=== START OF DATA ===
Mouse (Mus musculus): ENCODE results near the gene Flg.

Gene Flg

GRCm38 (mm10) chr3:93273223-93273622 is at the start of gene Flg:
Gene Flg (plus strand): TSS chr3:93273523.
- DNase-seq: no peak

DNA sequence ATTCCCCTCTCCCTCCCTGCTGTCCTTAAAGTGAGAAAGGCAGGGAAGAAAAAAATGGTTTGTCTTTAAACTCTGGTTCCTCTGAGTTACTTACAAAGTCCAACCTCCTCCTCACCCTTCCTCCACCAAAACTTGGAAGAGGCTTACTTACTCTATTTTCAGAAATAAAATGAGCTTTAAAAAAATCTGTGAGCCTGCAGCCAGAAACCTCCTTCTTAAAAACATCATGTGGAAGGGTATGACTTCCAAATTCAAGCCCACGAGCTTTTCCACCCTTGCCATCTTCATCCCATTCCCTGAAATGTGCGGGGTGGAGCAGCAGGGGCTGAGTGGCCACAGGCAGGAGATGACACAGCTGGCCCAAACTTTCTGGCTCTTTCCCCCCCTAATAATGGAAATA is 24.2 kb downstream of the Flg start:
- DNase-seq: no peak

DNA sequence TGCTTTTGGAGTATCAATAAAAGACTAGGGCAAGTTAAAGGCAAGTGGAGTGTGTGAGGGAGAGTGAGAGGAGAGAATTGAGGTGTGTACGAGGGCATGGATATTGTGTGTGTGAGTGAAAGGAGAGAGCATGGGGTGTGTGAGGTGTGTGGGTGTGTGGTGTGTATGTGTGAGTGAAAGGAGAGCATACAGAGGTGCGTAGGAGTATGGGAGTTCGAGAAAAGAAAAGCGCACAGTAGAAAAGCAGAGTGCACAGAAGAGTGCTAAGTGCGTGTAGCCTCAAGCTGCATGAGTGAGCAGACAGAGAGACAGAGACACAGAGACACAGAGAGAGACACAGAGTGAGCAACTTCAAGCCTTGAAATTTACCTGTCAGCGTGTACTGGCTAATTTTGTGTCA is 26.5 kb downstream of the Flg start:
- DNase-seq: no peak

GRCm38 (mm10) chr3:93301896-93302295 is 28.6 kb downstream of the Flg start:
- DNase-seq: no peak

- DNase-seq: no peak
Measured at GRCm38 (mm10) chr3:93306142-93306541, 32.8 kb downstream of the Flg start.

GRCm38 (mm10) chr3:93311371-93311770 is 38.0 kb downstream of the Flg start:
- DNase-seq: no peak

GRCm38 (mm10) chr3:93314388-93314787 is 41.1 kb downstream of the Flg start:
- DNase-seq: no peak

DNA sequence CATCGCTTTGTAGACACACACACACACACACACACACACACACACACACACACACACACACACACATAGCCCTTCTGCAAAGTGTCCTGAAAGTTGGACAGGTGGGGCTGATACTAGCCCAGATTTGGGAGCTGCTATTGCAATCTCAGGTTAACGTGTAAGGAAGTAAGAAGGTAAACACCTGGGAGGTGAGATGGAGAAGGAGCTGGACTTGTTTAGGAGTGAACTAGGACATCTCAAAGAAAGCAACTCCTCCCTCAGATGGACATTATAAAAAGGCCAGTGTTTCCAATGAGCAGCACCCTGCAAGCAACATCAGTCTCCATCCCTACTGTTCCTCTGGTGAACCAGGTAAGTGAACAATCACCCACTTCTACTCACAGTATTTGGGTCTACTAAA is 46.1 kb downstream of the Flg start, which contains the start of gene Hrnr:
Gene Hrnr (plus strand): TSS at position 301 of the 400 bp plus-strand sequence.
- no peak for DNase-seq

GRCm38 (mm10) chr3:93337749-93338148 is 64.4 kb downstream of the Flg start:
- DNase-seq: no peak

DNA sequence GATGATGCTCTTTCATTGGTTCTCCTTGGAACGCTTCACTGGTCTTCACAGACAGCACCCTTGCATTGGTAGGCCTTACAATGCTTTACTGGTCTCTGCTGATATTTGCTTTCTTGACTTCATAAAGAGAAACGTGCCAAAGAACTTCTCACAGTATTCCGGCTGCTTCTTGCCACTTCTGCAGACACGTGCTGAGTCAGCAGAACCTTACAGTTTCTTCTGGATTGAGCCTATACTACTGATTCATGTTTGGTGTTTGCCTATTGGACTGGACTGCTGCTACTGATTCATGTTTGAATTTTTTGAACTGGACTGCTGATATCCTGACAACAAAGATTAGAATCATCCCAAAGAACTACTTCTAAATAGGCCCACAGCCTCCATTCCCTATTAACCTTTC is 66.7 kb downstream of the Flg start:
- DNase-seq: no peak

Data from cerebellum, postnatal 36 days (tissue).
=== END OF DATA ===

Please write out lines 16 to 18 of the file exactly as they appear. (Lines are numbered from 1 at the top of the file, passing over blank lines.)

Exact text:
GRCm38 (mm10) chr3:93314388-93314787 is 41.1 kb downstream of the Flg start:
- DNase-seq: no peak

DNA sequence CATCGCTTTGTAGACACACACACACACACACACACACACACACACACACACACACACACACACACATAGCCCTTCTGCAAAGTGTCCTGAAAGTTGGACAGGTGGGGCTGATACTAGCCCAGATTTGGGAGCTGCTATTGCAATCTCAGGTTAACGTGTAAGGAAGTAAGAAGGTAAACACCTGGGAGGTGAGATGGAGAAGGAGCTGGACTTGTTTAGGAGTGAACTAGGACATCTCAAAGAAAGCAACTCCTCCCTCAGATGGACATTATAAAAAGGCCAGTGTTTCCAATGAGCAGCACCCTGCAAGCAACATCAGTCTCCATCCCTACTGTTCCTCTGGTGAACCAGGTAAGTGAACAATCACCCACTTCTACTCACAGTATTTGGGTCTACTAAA is 46.1 kb downstream of the Flg start, which contains the start of gene Hrnr: